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4. Armed conflict and peace processes in Asia and Oceania


Overview, Ian Davis [PDF]

I. Key general developments in the region, Ian Davis [PDF]

II. Armed conflict and peace processes in South Asia, Ian Davis [PDF]

III. Armed conflict and peace processes in South East Asia, Ian Davis [PDF]

Seven countries in Asia and Oceania experienced active armed conflicts in 2020 —the same number as in 2019. There were three in South Asia: Afghanistan (major internationalized civil war), India (high-intensity, interstate border and subnational armed conflicts) and Pakistan (low-intensity, interstate border and subnational armed conflicts). The other four in South East Asia—Indonesia, Myanmar, the Philippines and Thailand—were all low-intensity, subnational armed conflicts. Total conflict-related fatalities in Asia and Oceania fell by nearly 50 per cent in 2020 compared with 2019.


Three emerging trends in the region remained cause for concern in 2020: (a) the growing Chinese–United States rivalry combined with an increasingly assertive Chinese foreign policy; (b) the growing violence related to identity politics, based on ethnic or religious polarization (or both); and (c) the increase in transnational violent jihadist groups. Some of the most organized of these groups were active in South East Asia, most notably in Indonesia, Malaysia and the Philippines.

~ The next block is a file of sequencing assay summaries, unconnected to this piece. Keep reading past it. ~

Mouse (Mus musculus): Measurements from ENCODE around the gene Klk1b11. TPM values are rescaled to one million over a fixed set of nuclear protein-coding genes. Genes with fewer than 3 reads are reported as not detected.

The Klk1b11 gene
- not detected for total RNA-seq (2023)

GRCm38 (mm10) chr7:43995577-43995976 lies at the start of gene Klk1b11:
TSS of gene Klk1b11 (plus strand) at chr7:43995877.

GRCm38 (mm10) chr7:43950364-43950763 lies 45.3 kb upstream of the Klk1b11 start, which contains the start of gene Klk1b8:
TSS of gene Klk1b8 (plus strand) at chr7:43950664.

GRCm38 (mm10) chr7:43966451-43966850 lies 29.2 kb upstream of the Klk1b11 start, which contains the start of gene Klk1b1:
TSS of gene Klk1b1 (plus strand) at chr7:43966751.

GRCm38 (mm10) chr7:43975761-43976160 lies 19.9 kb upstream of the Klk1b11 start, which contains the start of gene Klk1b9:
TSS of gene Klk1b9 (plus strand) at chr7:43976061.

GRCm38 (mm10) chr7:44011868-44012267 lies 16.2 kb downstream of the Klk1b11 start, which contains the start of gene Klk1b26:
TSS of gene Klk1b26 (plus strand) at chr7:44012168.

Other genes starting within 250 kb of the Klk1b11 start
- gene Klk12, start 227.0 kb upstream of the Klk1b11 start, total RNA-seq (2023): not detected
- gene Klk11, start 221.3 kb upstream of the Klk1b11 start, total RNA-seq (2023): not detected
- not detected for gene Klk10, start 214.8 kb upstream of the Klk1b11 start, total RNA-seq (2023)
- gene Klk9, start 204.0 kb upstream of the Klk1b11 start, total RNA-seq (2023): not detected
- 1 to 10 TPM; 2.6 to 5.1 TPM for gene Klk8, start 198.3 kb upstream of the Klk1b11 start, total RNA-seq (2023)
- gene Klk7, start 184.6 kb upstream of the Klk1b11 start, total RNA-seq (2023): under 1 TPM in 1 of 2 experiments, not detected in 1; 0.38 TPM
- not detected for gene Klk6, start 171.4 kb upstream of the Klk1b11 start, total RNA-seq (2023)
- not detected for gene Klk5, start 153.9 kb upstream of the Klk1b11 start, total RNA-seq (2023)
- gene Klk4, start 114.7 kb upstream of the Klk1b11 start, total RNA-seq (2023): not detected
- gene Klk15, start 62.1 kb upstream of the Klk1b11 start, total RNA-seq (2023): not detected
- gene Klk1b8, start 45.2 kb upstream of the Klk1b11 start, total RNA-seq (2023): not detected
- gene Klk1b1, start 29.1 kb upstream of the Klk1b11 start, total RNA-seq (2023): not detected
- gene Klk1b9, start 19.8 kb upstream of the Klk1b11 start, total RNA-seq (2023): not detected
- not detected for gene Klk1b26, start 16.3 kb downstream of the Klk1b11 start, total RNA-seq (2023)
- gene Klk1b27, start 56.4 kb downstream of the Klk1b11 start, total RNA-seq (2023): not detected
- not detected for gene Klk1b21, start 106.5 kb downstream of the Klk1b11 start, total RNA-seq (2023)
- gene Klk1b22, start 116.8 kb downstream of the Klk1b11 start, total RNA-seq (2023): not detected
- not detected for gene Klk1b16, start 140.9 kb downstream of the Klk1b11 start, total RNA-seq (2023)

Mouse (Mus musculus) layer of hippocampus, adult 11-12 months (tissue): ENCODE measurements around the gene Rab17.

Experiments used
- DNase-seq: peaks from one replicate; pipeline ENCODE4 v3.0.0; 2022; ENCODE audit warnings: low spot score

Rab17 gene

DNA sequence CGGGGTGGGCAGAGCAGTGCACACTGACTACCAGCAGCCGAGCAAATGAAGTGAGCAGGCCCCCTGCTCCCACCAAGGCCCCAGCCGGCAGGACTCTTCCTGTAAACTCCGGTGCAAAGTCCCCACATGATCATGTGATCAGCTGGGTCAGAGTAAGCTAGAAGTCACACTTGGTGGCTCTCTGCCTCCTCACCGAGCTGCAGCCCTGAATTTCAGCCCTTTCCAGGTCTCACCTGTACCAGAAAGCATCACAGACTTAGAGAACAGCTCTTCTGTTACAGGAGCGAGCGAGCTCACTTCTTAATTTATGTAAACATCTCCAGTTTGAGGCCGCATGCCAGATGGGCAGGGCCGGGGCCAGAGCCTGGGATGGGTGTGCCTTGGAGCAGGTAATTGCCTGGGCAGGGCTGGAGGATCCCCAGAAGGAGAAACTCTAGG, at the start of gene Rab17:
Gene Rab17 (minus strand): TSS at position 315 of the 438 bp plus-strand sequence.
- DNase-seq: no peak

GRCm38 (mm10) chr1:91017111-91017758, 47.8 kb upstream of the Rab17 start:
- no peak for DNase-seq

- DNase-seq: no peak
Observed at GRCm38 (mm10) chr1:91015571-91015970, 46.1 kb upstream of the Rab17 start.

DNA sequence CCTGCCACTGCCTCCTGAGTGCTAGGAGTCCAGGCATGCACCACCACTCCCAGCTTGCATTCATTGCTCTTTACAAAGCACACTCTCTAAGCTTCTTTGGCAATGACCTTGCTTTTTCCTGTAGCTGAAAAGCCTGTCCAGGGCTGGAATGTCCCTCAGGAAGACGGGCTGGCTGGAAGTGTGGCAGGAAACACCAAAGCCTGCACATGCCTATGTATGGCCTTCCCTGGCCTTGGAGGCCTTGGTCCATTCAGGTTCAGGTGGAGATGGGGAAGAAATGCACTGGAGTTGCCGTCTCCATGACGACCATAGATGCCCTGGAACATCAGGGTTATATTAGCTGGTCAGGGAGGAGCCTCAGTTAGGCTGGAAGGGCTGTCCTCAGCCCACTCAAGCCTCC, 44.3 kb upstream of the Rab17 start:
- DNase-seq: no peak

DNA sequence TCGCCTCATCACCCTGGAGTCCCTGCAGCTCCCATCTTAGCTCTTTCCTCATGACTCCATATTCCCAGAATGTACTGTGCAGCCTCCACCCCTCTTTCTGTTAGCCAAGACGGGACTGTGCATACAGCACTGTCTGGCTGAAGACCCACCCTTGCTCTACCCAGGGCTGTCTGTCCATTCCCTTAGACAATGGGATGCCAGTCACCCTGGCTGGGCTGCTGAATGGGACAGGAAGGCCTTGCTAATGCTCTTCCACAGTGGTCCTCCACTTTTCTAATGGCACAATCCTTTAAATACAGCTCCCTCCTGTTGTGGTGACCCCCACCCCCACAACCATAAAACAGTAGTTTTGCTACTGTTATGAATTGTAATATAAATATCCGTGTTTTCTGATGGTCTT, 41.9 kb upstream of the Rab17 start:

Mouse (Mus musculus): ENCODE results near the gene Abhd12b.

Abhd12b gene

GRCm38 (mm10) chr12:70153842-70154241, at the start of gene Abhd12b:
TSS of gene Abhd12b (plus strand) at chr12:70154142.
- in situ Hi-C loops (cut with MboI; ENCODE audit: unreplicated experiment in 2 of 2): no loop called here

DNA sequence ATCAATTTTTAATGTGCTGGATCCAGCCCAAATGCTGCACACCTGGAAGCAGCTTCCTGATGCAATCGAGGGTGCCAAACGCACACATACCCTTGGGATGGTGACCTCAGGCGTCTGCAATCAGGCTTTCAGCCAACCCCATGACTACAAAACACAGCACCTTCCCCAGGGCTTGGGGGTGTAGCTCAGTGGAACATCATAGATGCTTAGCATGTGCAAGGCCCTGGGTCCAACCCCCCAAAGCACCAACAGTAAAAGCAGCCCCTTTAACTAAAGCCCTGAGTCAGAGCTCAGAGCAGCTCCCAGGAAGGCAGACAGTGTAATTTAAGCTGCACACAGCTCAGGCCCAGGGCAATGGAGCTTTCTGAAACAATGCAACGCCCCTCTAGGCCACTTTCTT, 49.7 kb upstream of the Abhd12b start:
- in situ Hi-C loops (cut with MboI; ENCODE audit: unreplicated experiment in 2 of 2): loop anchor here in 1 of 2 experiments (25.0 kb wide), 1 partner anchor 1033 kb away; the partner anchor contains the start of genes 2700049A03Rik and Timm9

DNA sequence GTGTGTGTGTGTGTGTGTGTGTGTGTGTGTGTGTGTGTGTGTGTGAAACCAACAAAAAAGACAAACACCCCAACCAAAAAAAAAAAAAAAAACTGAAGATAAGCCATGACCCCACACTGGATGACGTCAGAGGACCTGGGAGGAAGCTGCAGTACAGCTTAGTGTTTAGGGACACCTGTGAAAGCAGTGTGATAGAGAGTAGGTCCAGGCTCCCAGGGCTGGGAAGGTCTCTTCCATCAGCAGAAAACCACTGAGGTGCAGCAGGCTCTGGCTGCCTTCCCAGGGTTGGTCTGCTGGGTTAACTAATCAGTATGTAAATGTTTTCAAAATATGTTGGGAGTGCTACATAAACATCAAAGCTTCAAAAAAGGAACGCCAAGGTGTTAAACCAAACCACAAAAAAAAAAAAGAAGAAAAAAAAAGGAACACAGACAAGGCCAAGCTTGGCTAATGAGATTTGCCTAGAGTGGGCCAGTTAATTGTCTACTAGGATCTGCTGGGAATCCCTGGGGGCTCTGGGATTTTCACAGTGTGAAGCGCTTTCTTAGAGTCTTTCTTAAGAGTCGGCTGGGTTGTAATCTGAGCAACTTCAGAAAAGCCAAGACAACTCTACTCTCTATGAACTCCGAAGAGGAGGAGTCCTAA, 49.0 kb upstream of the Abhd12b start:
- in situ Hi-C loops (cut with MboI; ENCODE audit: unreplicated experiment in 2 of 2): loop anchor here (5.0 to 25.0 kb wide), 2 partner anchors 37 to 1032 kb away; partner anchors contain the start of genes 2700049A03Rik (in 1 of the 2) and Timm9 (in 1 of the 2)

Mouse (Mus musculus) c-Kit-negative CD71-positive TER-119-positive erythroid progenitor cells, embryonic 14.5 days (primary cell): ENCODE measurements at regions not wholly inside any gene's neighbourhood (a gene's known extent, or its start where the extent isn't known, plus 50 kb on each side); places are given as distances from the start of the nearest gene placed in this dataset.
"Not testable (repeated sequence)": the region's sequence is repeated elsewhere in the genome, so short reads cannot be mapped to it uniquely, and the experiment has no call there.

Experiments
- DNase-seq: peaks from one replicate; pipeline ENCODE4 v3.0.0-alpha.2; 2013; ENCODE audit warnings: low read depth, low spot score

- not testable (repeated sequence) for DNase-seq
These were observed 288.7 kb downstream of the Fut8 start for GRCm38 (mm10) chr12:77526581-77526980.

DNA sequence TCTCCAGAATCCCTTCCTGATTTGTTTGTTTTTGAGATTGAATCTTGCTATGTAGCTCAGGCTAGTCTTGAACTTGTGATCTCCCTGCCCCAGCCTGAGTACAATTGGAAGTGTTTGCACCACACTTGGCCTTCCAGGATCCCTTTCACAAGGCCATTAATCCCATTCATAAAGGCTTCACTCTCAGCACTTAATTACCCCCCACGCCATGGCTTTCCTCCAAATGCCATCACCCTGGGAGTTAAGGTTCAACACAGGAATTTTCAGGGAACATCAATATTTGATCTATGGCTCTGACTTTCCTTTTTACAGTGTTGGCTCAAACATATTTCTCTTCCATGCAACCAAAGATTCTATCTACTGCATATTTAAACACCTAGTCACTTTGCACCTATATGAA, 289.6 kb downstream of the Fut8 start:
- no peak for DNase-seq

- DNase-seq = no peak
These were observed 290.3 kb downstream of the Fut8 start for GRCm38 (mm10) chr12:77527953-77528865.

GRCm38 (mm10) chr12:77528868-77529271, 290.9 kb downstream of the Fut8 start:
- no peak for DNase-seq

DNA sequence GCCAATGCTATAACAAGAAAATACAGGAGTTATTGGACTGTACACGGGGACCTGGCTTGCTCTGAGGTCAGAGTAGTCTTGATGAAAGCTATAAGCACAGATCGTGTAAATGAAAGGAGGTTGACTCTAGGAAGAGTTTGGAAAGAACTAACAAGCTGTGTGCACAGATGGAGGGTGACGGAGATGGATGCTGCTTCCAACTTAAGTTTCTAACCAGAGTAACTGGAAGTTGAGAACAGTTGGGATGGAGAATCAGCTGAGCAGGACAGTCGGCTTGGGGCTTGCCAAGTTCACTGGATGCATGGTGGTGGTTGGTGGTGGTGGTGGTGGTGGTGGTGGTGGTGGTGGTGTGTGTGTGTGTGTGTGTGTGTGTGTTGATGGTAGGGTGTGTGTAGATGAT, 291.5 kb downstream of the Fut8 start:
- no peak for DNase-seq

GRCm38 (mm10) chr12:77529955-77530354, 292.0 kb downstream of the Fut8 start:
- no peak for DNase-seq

There were five multilateral peace oper­ations active in Asia and Oceania in 2020—the same number as in 2019.



The war in Afghanistan remained the deadliest armed conflict in the world, with nearly 21 000 fatalities in 2020—a 50 per cent reduction on 2019. There were grounds for optimism following a conditional peace agreement between the Taliban and the USA in February 2020 and the start of intra-Afghan peace talks in September 2020. By the end of the year, however, the talks had faltered, violence was continuing, and the future of the peace process remained uncertain.



In Myanmar an ongoing peace process made little headway during the year against a backdrop of continuing violence, especially in Rakhine state. However, Japan brokered a diplomatic break-through between the Arakan Army and the Myanmar military in November 2020 that included a de facto ceasefire. The agreement created a vital space for dialogue and allowed the return of several thousand displaced people. Nonetheless, at the end of 2020, the prospects for the wider peace process and the voluntary return of almost a million Rohingya people forcibly displaced in 2017 remained uncertain, despite worsening humanitarian conditions in the refugee camps in Bangladesh. 

Dr Ian Davis